In Hindu Mythology, Durga takes on an entire army of Demons, and slays them all singlehandedly at the last moment. She also takes on Mahishashur (Buffalo Demon) and slays him as well, earning her the title "Mahishashura Mardini". I was wondering if other mythologies have similiar stories about a warrior goddess?

  • Artemis and Athens from Greek mythology, Freya from Norse mythology and the Morrigan from Celtic mythology
    – user1385
    Commented Jun 13, 2017 at 4:44

3 Answers 3


Yes. A comment already mentioned Norse Freya, Celtic Morrigan, and Greek Artemis.

My personal favorite that wasn't mentioned is the West African Oya (aka: Oiá, Yansá or Iansá), who I see associated with all kinds of things depending on the source, but storms and destruction seem to be the most common. She's said to be invincible. I've seen her depicted with a whip and with a short sword (or machete).

The Latvians had Kara Mate, the Berbers Ifri, and the Chinese Jiutian Xuannü. The Hindus have several, most notably Kali.

This is just a sample, not the entire list. Here's a website that tries to do that, but I highly suspect its incomplete (compare with this site). Most likely it would be easier to list which mythos had no warrior goddess than which ones did.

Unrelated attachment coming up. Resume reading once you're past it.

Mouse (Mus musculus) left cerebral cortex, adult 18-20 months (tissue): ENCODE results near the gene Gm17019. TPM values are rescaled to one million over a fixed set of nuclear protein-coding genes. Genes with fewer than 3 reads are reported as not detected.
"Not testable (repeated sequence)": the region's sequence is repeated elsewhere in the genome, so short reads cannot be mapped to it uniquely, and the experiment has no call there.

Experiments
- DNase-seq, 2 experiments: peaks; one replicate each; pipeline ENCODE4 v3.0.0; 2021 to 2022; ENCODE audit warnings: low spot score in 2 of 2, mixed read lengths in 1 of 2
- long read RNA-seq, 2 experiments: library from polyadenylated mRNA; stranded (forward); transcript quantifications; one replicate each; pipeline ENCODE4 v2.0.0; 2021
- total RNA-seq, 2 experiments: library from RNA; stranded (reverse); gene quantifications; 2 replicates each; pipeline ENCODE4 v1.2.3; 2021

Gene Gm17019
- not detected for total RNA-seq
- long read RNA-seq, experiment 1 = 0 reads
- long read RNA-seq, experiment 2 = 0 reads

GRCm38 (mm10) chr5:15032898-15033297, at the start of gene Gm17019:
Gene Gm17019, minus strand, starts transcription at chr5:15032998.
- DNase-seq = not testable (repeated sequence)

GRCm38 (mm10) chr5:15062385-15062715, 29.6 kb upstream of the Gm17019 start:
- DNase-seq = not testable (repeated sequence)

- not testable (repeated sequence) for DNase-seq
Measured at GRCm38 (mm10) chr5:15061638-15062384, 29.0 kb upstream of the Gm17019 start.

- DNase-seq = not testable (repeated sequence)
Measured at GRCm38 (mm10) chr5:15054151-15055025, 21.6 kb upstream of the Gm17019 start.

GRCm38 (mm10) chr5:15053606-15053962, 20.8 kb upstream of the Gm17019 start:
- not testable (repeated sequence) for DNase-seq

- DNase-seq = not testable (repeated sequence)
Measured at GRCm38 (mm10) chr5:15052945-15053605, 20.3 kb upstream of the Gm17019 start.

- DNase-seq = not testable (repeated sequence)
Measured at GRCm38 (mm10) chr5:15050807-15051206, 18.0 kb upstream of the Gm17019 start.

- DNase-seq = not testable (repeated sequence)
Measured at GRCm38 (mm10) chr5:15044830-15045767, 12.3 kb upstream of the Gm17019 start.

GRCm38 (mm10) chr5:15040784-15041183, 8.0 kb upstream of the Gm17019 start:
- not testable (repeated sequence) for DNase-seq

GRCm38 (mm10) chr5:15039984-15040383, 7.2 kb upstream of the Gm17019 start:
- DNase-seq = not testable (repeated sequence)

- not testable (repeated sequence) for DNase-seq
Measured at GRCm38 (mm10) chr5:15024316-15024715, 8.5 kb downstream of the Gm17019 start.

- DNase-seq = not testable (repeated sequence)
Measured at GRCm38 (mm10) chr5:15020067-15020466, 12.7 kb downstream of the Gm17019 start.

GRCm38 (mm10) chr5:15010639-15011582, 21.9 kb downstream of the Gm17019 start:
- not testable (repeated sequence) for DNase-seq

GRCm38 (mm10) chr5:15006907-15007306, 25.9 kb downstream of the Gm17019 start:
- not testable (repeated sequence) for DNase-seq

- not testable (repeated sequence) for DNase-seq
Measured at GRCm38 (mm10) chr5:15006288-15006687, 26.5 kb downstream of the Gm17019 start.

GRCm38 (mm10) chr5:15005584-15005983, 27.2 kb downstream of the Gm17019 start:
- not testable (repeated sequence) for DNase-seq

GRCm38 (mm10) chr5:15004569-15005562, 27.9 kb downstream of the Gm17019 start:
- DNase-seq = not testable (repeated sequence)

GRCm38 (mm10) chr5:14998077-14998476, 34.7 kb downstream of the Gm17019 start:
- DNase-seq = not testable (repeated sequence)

Beyond what others listed, there's also Anat:

In a fragmentary passage from [the Epic of Baal], Anat appears as a fierce, wild and furious warrior in a battle, wading knee-deep in blood, striking off heads, cutting off hands, binding the heads to her torso and the hands in her sash, driving out the old men and townsfolk with her arrows, her heart filled with joy. "Her character in this passage anticipates her subsequent warlike role against the enemies of Baal".

There's a Cyprian inscription too that equates Anat with Athena, a well-known warrior goddess from the Greek tradition. Just look at this passage from the Iliad 4:

So, in the dirt they lay beside each other, among the host of dead, Peiros the Thracian general, and Diores leader of the bronze-clad Epeians. That was no skirmish to make light of, as some unwounded warrior might whom Pallas Athene led into battle, shielding him from the hail of missiles and all the sharp sword-thrusts, for a host of Greeks and Trojans lay there on that day, stretched out side by side, their faces in the dust.

As far as warrior women from mythology, you couldn't get any more famous than the Amazones. Their leader in the Trojan War, Penthesilea, was a preeminent figure who slew many Greeks before finally being taken down by Achilles. For sure check that link for Quintus Smyrnaeus' account of her prowess in battle.


In terms of stature, role and primal nature, the only deities from the Greek Pantheon I can think of are

They are older than the Olympians, and relentlessly pursue evildoers.

In terms of the concrete stories similar to Durga, that of the hero slaying monsters or demons in the role of benefactor to the gods or humans, I am hard pressed to find specific examples.

suggests the idea of a female destroyer/creator is not singular, and so the lack of detailed stories may be due to other factors.

may also fit into this category in the sense of creation/destruction being connected and which is the fundamental nature of Durga.


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